guide-to-finding-the-right-job Finding The Right Job


"Almost always, an employer is looking for someone who can function in the role straight away, so you need to consider your experience and qualifications."

 

Things to consider when looking for a job:




Position

Almost always, an employer is looking for someone who can function in the role straight away, so you need to consider your experience and qualifications.

  • Short list what areas you may be suited to considering your experience to date
  • Keep in mind that your experience may also qualify you for roles differing to your most recent position
  • Source a number of position advertised that interest you
  • Read the position description carefully to be sure that your experience and qualifications match the stated requirements
  • Look to see if training is offered in areas where your experience is not strong
  • Be sure it is a role you WANT to do

Organisation

It is important to give some thought to the environment in which you would prefer to work.

  • Are you happy and comfortable in a highly corporate office or would you rather the less formal environment of a manufacturing company?
  • Consider if you have a preference for working in a small organisation or a large organisation with 100+ staff
  • The internet offers an easy and reasonably thorough way to look at various organisations in a variety of industries, which will give an idea how different companies present themselves.
  • Looking up companies on the internet will also be advantageous in an interview to demonstrate that you have actively sought knowledge about the industry and more specifically the company, it's philosophy, products and culture. Although not always achievable, knowing these things could help you make decisions on the most suitable positions available to you.

Location

Most of us work 5 days a week and long hours and the addition of over an hour's travel can take a lot out of our home and family lives.

  • Think carefully about how far and by what means you are happy to travel to work.
  • Consider your location circle when you are ready to apply for positions. If travel is not your thing however - chances are you will soon tire of traffic and late nights. But if that position looks like the dream job it may be worth applying and crossing that bridge earnestly when you come to it.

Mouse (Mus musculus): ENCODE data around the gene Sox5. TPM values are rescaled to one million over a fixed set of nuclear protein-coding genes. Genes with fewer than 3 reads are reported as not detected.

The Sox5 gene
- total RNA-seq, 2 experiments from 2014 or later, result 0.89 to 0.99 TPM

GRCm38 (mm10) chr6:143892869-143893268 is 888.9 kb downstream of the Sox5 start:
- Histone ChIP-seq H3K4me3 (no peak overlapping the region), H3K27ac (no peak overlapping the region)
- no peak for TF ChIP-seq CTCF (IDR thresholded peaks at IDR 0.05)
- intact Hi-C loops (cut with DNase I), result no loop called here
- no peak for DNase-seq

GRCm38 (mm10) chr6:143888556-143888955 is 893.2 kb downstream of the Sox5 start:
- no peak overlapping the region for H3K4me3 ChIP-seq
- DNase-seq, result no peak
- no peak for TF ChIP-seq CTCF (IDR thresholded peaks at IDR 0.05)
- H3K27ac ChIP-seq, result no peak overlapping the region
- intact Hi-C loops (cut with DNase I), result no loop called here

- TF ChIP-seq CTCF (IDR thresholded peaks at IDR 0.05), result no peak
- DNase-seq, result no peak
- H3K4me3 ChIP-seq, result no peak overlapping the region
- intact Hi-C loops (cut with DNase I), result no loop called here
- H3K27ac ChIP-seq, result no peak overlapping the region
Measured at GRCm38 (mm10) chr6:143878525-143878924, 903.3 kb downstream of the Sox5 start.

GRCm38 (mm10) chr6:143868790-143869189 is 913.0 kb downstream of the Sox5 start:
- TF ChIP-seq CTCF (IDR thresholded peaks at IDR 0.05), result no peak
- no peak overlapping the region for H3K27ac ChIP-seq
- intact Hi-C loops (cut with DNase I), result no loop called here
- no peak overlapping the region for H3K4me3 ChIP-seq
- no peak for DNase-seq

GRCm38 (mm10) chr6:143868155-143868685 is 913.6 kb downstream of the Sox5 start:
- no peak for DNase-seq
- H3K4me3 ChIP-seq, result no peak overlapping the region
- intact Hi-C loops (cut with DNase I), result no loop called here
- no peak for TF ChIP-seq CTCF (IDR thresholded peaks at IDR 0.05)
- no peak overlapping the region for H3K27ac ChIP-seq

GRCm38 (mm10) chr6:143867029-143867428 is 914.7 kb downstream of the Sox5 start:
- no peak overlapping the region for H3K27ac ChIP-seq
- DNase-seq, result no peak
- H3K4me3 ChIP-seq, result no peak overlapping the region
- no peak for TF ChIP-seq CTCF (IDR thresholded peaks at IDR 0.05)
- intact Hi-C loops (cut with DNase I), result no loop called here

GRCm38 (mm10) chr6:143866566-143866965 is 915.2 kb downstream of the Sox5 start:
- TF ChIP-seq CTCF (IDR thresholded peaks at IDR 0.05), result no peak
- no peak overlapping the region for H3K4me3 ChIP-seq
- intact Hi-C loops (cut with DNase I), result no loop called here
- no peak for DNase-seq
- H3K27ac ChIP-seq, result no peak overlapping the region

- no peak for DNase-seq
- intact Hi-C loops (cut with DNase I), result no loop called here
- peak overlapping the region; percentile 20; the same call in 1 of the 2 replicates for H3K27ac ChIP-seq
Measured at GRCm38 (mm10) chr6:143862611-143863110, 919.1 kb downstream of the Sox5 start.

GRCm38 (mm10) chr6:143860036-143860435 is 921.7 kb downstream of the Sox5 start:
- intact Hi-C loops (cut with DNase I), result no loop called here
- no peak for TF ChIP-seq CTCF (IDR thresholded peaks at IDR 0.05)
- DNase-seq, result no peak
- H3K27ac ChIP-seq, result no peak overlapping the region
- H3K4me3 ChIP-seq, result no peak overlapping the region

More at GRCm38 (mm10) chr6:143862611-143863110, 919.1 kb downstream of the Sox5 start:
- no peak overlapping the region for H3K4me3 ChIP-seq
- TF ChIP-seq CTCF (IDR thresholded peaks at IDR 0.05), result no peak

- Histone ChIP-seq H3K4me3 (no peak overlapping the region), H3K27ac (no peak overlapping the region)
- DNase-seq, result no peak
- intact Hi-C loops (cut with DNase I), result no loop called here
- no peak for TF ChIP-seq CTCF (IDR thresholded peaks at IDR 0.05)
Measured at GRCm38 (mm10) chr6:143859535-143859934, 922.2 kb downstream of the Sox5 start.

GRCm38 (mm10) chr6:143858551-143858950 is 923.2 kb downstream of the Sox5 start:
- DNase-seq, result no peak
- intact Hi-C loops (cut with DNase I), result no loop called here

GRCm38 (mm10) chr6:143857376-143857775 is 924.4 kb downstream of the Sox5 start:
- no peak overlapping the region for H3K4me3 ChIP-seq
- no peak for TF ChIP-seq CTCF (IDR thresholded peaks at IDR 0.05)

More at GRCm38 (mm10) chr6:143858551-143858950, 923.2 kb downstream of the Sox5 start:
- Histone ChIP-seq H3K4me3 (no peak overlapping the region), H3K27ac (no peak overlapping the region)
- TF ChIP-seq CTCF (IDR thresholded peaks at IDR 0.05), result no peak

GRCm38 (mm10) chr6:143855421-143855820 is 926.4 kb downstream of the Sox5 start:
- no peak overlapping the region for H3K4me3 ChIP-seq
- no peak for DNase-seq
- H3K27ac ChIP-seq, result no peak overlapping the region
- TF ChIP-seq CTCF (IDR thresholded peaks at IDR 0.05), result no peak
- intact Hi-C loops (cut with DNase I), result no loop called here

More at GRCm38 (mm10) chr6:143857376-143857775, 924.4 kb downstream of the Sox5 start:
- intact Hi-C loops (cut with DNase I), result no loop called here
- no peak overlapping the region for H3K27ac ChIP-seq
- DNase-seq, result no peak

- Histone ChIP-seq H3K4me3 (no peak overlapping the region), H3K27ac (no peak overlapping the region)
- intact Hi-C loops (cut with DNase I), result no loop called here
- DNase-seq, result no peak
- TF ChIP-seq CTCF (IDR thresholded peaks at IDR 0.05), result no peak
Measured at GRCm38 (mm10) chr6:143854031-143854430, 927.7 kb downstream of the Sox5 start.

Remuneration

We all know what we would like to earn, but you should also have a clear idea of what you will Accept!

  • Have a look at a number of online adverts to establish guidelines for what the market rate is at present and try to realistically set yourself at an achievable salary level within those guidelines.
  • Make sure that you are aware of all the elements that make up a package which could be offered for the position, such as super, car allowance, health benefits etc and include those in your calculations.

Compromise

What are you are willing to compromise?

  • Companies have budget restraints too and sometimes it seems economic to hire new staff on a lesser salary during the probationary period to ensure that the candidate and the company are compatible.

Will you consider a smaller salary to start?

  • If you really want the job, and are confident that you can perform the role well, it may be wise to accept, knowing that you will be well remunerated later. If this is the case, you must get the offer of probationary employment and the details of future reward IN WRITING. Any reputable Company will be happy to give you a written offer of employment

Recruitment consultancies

With daily experience of the job market and up-to-date market awareness, requirements and opportunities – in addition to the merits of different sectors – a recruitment consultant can offer objective careers guidance if you are unsure which route to follow.

Your consultant will listen to your aspirations, discuss your strengths and how to deal with any perceived weaknesses.

Having discussed with you which employers to approach on your behalf and what roles to pursue, your consultant will prepare an action plan,

advise you on how to deal with different situations and explain what to expect.

He or she will then access a database of client contacts and registered requirements, compile a list of possible or likely opportunities and begin the process of arranging interviews for you with relevant clients. For consultancies, market knowledge is crucial.

Some employers respond to CVs, others to personal recommendations but all require a tenacious and articulate consultant who can argue your case. Your consultant should be able to advise on interview technique, brief you fully on the role and company and debrief you following the interview. If you are keen, after further liaison with the employer, your consultant will arrange further interviews and attempt to convert the client’s positive thoughts into a firm offer.

Making the choice

Consultancies can offer far greater coverage than advertisements or personal contacts. They also smooth things along by presenting you in the best possible light at every stage, provide on-going support and advice and can 'make things happen' by encouraging employers to take decisions.

Objective career counseling will be provided as your consultant understands the roles you are likely to secure interviews for and attain success with.

Applicants are not charged for the recruitment consultancy services. Your consultant wants you to accept the best offer and is a valuable resource, which you should exploit to the full.

 

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